One of the ways you might find it helpful to encourage her is to share your journey of learning about SSA in terms of your research. You’ve been reading here and other places that (presumably) give you hope – ask your wife to go on a date (make it a beautiful picnic lunch, for example) and tell her what you’ve been learning. Offer to share the URLs where you’ve been reading and express that although this is a part of your life, you’re not pursuing your SSA – you’re struggling against it. I found that reminder to be very helpful – to remember that although my husband had a porn problem, it wasn’t something that he desired to have instead of me.

      I’ll be praying for you and your wife – if she’d like to contact me, please let her know that I’m happy to communicate with her.

      • JSL

        Thanks for you reply. I want to do all of that you mentioned, but I pray for timing. Our pastor, in which I have confided, says that there are steps that she must take to heal, and right now I believe, although she is trying to hold it all in, it’s an angry period of the process. I would love for her to read your posts, as I have, and try to understand the problem, and that it is beatable. Even in my darkest hours with my SSA and porn addiction, my love for her never once wavered. Even though my issues affected my expressing it, I truly love my best friend. I find it had to keep focussed on myself and renewed walk with Him when I have all these contingencies. It’s hard to accept that she can forgive me when I have a hard time of forgiving myself. I will consider timing for her to read the blog, and possibly contacting you. I sincerely appreciate it.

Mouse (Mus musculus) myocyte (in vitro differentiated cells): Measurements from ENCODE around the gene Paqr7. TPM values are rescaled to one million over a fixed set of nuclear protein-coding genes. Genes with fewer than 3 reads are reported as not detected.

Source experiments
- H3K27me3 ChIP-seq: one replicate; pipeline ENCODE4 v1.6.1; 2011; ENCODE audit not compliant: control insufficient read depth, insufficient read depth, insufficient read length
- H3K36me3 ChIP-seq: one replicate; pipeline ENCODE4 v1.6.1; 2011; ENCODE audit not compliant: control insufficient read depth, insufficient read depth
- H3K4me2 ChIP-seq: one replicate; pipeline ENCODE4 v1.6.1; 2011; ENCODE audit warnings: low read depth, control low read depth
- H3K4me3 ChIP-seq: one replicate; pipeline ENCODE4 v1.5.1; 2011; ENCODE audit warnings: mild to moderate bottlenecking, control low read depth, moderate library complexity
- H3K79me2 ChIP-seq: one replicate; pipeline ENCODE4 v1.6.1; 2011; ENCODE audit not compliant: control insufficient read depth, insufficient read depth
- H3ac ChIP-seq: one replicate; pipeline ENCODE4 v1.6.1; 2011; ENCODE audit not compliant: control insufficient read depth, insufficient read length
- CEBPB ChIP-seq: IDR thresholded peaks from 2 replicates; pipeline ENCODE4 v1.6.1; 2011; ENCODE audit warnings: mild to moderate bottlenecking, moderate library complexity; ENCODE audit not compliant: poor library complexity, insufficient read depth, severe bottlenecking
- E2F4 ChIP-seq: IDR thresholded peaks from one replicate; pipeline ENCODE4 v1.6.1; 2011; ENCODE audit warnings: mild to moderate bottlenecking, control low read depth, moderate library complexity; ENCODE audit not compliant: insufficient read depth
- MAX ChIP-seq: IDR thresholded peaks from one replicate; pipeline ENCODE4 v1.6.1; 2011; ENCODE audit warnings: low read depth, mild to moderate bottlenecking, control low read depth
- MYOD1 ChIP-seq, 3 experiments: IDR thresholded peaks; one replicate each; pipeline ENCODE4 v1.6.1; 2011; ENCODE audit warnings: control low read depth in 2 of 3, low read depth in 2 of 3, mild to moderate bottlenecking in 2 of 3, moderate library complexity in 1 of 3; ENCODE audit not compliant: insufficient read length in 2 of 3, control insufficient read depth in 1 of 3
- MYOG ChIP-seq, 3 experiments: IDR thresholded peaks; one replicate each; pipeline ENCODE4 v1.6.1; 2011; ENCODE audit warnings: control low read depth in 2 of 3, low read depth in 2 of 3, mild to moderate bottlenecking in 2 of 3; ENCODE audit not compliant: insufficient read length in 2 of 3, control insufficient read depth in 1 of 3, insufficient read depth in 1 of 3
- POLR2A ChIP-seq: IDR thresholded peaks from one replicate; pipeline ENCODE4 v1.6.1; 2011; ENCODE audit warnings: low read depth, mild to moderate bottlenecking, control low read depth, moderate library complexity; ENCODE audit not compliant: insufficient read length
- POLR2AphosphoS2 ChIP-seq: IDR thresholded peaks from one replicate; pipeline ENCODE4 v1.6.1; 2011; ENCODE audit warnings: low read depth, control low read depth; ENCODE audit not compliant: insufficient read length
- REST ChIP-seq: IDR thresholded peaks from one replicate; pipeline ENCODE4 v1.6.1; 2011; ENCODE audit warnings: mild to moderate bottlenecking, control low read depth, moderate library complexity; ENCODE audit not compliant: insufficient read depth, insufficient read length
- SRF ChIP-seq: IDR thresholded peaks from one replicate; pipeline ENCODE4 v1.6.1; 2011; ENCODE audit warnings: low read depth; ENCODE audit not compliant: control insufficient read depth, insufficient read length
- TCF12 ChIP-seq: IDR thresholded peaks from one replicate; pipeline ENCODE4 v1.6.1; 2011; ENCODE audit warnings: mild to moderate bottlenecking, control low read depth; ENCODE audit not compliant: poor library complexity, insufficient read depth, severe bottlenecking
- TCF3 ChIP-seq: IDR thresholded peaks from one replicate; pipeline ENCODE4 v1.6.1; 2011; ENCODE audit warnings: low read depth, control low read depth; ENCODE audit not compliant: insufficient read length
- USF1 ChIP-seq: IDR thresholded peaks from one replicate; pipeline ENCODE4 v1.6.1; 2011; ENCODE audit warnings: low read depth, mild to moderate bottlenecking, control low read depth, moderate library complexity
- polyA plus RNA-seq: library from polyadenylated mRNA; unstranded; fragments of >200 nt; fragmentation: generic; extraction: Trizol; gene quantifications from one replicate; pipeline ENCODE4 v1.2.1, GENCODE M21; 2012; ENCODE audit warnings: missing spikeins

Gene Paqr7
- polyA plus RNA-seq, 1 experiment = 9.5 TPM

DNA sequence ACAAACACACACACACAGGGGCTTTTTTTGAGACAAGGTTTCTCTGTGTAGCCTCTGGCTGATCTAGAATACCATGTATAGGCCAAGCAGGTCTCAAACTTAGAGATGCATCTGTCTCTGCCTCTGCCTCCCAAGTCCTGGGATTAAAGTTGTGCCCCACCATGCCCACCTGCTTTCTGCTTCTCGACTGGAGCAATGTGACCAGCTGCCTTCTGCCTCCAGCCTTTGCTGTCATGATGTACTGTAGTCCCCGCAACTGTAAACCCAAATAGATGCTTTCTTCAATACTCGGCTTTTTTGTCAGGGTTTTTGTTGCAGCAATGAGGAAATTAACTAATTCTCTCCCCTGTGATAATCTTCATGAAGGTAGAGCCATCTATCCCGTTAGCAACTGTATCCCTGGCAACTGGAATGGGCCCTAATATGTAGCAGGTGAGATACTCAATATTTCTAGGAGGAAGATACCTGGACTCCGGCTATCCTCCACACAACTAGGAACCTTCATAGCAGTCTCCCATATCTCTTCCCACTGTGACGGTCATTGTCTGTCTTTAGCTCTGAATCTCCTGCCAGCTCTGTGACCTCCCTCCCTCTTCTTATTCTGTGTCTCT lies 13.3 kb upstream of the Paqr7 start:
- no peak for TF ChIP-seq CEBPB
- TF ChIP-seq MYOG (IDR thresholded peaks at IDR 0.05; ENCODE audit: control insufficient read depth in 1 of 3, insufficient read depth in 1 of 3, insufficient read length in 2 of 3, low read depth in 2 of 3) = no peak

• JsL

        Is there an e-mail address in which she could contact you? I come to your blog daily and have learned so much. Thank you!

        • Anonymous

          absolutely, J. she may contact me at myheart(dot)hisheart(at)gmail(dot)com, anytime. :)